"I looked in my turn, and could not restrain a movement of repulsion. Before my eyes was a monster worthy to figure in tetralogical legends. It was a calamary [sic] of colossal dimensions, at least 32 feet long. It was swimming backwards with extreme velocity in the direction of the Nautilus."
So wrote Jules Verne in his best-selling novel 20,000 Leagues Under the Sea, prior to the fearful fight between the submarine's crew and several giant squid.
Since 1869, when the book first appeared, and other such books (80-odd) such as From the Earth to the Moon and Around the World in 80 Days, many of the inventions Verne used as his literary 'props' have come true.
In 1958, the nuclear-powered submarine Nautilus surfaced after 87 hours having crossed 1830 nautical miles beneath the polar ice cap between the Pacific and Atlantic Oceans.
And who over about 60 years of age didn't watch the first astronauts land on the moon? Of course it's now known that giant squid grow even bigger than ''32 ft'' (more than 9 metres).
Fifty-six years ago in the subterranean storage vaults beneath the Wellington Museum, I was shown the Pacific Marine Collection stored in a variety of labelled, liquid-filled phials and jars on interminably long shelves. All, that is, except an over-sized coffin-like container sitting on the floor.
In it was a giant squid, its torso as large as my own and it arms folded back and forth to fit in its box. In recent years adult and juvenile giant squid have been caught alive, and live specimens photographed.
Today, the marine collection of the Museum of New Zealand/Te Papa includes over 150,000 specimens. New Zealanders' knowledge of our marine and fresh-water life is well worth expanding for all sorts of reasons.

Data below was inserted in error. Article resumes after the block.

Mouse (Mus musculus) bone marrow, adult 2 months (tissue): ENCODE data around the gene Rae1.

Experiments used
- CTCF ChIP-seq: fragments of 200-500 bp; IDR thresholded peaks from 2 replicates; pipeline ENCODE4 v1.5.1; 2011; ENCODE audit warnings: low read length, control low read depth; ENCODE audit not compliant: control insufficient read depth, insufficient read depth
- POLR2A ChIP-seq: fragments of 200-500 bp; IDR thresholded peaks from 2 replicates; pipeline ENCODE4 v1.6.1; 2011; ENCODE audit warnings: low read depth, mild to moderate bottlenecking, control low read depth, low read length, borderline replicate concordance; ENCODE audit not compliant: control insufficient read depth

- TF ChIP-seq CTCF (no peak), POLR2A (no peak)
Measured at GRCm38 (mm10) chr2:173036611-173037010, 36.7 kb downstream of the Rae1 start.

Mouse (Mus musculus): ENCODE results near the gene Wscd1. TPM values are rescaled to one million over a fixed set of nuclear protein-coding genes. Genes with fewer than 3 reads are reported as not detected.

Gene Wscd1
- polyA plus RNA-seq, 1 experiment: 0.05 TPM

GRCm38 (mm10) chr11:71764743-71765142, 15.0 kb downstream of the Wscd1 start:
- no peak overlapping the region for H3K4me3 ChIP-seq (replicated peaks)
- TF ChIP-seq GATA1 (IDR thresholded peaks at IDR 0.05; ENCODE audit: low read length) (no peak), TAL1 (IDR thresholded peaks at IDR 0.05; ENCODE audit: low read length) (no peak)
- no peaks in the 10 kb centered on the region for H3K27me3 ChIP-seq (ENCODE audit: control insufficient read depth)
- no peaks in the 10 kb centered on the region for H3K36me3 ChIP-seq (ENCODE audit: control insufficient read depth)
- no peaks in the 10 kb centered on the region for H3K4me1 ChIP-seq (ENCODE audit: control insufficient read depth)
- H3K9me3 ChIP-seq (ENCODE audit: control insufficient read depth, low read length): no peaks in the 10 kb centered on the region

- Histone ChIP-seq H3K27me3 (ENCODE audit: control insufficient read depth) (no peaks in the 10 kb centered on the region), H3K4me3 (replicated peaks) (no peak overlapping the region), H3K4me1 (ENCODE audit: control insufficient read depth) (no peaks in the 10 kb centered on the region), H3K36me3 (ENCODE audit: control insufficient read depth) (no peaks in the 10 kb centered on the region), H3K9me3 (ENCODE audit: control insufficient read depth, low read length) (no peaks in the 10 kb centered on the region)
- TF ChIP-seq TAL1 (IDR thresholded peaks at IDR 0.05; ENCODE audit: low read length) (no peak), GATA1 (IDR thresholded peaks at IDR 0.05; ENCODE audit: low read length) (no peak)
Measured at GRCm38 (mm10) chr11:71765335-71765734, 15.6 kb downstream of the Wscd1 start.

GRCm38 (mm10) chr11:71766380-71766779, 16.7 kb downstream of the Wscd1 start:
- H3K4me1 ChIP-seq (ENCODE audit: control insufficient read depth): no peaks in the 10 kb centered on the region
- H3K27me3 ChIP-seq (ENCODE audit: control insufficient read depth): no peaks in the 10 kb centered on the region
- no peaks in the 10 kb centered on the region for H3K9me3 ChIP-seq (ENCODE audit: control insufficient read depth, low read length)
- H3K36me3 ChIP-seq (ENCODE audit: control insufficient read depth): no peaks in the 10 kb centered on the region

The intense competition between vertebrate fish and invertebrate cephalopods (of which the squid is one, others being octopus, cuttlefish, and nautilus) have driven each other's evolution. The squid's eye and brain are highly developed.
In New Zealand, the arrival of the Pacific rat or kiore in the early 1300s devastated seabird populations, reduced the fertility of soils and altered the acidity of our streams, for the birds had top-dressed New Zealand well before ex-WWII RNZAF pilots thought to do it.
The cycling of nutrients from the sea to the land was interrupted. Then the squid fishery came along and devastated that population.
As though he knew the future, Jules Verne's last book before the great man died in 1905 was Conquest of the Sea, revolving around the utilisation of the oceans' resources.
That the Te Papa project to describe all our known fish species should mature on the centenary of the passing of Jules Verne was very fitting.
There was the odd fact he didn't get right though.
"Jacques Paganel, during his three days of captivity by the Māoris, had been tattooed - tattooed from feet to shoulders - and he bore on his chest the image of a heraldic kiwi, wings spread, which was biting into his heart."
Jules Verne was a cyclonic, one-man knowledge-wave generator in his lifetime, and I think much could be learnt by today's inquiring minds examining how he went about it.
Incidentally, the Museum of New Zealand's fish collection was started in the year of publication of 20,000 Leagues Under the Sea, 1869. It made quite a splash at the time.
*The 'tetralogical legends' Verne refers in the quote at the beginning of this article were plays (three tragedies and a comedy) performed serially on the Athenian stages of ancient Greece.